Seven hours ago I was handing out how to vote cards for the Greens at the 2013 Australian Federal election. I was hoping that either we would have a Labor/Greens coalition or an outright majority for Labor. Unfortunately we got a Liberal majority in the lower house and it looks like some extreme right wing groups may get into the senate (replacements for “Family First” – the anti-Gay party).

For some reason the polling station where I was working only had volunteers from the three major parties (Greens, Labor, and Liberal) while other polling stations in the same electorate had volunteers from smaller parties such as the Sex Party and the Socialist Alliance.

The volunteers from the Liberal party ate McDonalds outside the polling station and afterwards McDonalds rubbish was left on the ground, the above picture isn’t particularly clear because I took it after 6PM when the polls closed. The Liberals didn’t care enough to put their rubbish in a bin, it’s an externality for them, if they get enough seats in the senate they will surely take the same approach to governing Australia. The Labor people didn’t take the effort to clean up the Liberal mess even though it wasn’t particularly difficult to do so, I think that’s the type of attitude that led to this election defeat. In the case of the McDonalds rubbish in question I put it in the bin so that when the primary school kids return on Monday their school won’t be too messy after the election. But in the case of the mess that is being made in Australian politics it will take many more Greens votes to allow us to clean it up.

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Syndicated 2013-09-07 15:10:16 from etbe - Russell Coker

Ownership of a Club

Last night at the Annual General Meeting we had a motion to disincorporate The Linux Users of Victoria (LUV) [1]. The proposal was for LUV to cease being an incorporated society on condition that Linux Australia (LA) [2] accepts us as a sub-committee. As a sub-committee of LA we would elect our own committee to run things locally but have LA hold the finances, deal with all the paperwork that the government demands, and generally do as many of the non-core tasks associated with running a users’ group as possible.

When we discussed this at the LUV committee meetings it didn’t seem like a big deal. But as is often the case with political discussions it turned out to be difficult.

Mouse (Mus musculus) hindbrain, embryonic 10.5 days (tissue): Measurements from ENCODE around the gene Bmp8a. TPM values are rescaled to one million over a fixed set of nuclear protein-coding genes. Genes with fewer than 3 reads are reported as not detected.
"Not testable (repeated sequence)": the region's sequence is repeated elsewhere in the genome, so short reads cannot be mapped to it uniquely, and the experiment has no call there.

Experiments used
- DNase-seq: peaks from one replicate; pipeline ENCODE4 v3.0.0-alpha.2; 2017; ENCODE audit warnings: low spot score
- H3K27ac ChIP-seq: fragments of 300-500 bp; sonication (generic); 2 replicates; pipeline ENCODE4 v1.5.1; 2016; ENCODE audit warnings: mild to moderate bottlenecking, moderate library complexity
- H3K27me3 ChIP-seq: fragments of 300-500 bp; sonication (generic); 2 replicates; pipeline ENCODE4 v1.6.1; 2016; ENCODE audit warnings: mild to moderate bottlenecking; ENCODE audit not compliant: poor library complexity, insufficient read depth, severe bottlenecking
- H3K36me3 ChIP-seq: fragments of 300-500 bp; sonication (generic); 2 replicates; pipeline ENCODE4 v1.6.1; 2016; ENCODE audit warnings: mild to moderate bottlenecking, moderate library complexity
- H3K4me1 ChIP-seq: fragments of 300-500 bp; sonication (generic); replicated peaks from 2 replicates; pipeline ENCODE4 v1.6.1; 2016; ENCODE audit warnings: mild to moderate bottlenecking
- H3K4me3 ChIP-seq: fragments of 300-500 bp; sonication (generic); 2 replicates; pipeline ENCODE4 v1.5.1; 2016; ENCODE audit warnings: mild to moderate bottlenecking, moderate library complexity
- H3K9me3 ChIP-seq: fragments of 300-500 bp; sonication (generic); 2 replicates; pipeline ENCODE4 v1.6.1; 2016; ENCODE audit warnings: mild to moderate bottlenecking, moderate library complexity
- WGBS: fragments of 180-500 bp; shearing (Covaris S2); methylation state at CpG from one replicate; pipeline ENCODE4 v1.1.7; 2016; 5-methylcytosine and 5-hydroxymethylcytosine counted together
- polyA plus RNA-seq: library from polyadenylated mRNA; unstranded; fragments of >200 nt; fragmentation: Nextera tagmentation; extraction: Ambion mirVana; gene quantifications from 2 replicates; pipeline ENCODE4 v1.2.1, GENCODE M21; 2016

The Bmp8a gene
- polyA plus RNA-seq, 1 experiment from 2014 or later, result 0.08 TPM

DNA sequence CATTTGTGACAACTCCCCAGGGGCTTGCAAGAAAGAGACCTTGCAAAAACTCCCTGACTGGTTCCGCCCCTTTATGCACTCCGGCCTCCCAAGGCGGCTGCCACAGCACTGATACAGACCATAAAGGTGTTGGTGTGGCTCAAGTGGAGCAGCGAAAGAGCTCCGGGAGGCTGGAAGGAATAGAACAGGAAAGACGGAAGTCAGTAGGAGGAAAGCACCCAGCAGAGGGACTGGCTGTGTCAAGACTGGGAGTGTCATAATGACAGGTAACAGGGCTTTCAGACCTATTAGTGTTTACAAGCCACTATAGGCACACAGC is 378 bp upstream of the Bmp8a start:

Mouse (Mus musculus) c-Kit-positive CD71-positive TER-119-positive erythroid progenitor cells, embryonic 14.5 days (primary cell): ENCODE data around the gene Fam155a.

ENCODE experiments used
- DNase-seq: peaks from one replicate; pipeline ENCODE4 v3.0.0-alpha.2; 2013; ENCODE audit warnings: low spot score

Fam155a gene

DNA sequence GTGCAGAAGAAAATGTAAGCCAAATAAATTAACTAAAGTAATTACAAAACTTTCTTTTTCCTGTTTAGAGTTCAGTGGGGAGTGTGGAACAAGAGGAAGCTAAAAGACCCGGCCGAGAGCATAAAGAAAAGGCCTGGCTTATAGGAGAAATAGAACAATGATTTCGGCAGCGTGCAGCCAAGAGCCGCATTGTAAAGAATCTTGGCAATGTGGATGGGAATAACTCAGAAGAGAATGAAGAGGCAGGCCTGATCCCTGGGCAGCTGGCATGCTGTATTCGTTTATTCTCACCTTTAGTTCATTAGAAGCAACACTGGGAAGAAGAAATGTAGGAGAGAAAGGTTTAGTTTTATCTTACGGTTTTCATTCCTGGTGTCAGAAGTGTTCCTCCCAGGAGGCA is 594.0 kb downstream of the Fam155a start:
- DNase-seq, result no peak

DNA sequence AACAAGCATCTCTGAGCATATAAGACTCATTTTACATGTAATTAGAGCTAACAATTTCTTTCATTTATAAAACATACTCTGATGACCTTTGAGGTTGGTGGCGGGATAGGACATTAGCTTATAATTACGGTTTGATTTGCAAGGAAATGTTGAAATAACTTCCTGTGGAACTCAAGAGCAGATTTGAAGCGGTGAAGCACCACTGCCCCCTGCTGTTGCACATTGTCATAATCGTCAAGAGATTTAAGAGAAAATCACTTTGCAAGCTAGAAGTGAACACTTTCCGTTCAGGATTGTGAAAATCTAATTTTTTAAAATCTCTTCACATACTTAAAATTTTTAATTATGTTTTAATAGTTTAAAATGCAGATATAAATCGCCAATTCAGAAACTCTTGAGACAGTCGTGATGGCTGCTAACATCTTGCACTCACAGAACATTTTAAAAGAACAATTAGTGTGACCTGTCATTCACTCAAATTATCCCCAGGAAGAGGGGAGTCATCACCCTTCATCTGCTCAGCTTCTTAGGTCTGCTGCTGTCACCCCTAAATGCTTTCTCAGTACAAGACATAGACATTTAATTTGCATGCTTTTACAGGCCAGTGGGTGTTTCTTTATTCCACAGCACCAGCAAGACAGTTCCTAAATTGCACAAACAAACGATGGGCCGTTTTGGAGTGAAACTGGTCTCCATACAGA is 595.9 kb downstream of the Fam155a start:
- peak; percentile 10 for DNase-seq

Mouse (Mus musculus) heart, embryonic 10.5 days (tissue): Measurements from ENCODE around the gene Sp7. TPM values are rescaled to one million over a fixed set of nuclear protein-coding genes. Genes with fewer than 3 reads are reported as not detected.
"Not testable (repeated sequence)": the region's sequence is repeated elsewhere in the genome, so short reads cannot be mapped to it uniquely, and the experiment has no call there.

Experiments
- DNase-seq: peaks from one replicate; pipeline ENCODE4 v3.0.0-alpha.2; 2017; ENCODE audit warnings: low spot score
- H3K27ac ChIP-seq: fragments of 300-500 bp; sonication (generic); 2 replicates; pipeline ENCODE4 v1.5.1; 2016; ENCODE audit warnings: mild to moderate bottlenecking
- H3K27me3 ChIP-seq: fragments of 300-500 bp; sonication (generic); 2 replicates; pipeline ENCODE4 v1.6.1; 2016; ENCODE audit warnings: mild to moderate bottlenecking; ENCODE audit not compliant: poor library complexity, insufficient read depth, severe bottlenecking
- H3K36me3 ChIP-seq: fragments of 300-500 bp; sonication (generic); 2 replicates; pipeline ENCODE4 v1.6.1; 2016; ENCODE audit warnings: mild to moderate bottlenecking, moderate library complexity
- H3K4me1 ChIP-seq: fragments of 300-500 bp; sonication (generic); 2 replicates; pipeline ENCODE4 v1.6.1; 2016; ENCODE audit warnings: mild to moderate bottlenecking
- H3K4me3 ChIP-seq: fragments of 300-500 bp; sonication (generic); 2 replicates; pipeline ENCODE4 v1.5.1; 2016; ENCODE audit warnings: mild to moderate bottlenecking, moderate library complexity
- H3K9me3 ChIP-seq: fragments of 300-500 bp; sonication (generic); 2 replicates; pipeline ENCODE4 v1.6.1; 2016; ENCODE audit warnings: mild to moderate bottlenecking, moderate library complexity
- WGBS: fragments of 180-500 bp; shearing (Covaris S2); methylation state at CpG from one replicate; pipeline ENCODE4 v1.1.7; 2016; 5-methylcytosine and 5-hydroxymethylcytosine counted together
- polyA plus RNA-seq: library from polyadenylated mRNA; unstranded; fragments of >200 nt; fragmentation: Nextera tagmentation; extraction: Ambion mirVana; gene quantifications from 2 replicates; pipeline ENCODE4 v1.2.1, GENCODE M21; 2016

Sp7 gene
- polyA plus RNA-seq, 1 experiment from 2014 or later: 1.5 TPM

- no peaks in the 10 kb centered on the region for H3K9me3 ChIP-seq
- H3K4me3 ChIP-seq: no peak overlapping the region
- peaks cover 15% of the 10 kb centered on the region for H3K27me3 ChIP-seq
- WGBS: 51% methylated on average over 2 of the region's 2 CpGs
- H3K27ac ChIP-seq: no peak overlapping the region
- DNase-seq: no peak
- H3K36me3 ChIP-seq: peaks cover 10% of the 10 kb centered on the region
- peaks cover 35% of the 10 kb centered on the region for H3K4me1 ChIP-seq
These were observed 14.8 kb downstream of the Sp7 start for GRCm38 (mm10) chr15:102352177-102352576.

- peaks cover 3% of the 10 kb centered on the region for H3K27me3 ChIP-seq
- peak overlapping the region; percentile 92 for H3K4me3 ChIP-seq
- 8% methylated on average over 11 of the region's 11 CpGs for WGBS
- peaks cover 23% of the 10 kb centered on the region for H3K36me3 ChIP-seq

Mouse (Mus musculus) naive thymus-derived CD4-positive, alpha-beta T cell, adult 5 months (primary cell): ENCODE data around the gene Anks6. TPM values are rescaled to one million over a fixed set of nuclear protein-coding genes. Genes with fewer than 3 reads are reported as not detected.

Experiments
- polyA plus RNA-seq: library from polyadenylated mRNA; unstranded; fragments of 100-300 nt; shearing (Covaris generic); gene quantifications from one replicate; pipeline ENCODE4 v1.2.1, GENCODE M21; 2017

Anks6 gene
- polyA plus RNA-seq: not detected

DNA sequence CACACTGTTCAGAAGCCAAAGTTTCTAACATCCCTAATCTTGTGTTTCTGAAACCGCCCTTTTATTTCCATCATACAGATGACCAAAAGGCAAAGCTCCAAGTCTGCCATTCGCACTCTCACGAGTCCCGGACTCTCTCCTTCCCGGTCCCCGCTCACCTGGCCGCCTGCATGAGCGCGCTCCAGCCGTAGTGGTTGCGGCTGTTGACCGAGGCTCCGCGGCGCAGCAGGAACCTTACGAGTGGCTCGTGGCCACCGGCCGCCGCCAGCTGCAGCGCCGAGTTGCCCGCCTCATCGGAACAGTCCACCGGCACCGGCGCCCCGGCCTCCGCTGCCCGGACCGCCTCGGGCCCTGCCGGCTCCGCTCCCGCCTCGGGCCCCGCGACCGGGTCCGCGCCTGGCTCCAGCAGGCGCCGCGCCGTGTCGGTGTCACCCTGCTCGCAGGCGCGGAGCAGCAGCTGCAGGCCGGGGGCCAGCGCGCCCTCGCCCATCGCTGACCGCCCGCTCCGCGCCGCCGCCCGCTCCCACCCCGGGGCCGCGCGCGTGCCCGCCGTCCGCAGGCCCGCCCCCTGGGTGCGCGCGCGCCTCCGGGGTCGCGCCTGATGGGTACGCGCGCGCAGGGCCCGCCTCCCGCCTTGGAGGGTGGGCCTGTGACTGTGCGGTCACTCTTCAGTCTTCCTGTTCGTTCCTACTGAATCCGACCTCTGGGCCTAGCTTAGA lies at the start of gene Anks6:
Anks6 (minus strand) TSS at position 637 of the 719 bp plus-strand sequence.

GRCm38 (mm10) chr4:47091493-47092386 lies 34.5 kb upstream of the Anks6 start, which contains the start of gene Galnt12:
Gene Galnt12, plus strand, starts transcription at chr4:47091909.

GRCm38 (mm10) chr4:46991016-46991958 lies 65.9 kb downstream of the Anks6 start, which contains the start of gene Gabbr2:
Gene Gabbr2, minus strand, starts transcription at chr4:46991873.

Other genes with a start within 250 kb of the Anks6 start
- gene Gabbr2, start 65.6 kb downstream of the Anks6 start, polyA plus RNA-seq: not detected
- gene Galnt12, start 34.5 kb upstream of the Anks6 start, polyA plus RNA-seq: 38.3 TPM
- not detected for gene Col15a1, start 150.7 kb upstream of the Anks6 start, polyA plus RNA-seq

There was a lot of discussion about LUV supposedly ceasing to exist, people seem to think that LUV is defined by having an incorporated society. My impression was always that it was defined by a mailing list and having meetings – and I was involved in both before there was an incorporated society.

Lurkers and Ownership

During the discussion we had some input from members who were typically lurkers who seemed to feel that their property rights towards LUV were being infringed, this annoys me. I think that if someone chooses not to be involved in running an organisation then they should choose not to concern themselves with the details of how the organisation is to be run. People who attend the meetings should have a say in how the meetings are run and have reason to be concerned about anything that might affect them and the opinions of speakers also matter. People who are involved with mailing list discussions should have a say in how the lists are run. But people who have never volunteered for a position on the committee shouldn’t be greatly concerned about the internal issues of how things are run.


Some concern was expressed about the financial situation of LUV and whether we would still get enough donations to keep it running when combined with LA. There was even some FUD suggesting that LA would just take our money (they had assured us that all funds and donations would be ear-marked for us). The current LUV financial situation is that Red Hat pays for the venue for the monthly meetings and the rent for the venue comprises about 2/3 of all donations. The remaining 1/3 comes from one company. So in the current situation if Red Hat ceased donating then we would have 18 months to find another donor or cease holding meetings before our bank balance became unreasonably low. If the company which gives the other significant annual donation was to cease doing so then we could operate for a few years on savings but we would need to find some other source of funding.

It seems to me that joining LA would give us more financial security. Then if Red Hat ceased paying for the venue then LA could keep things running until we found another donor, I’m confident that LA wouldn’t allow LUV to just shut down because of a shortage of donations.

If people are really concerned about the financial situation of LUV then they should urgently seek further donations such that if any one donor decided to stop giving then we could still operate as normal. To achieve that goal I think we need at least another $1,000 per annum. This issue of redundancy in donations is something I raise every time that LUV finances are discussed.

My conclusion is that people aren’t really bothered about the financial security of LUV except when they are looking for reasons to avoid change.

Doing New Things

During the course of discussion about the future of LUV there were a number of requests for improvement. One significant request was for more support for regional Linux users. Some years ago we held a mini-conference in Ballarat which went well. I think it would be good to do such things again, the cost is not particularly great and I’m sure it would be accepted by LA for funding, but we need to organise it.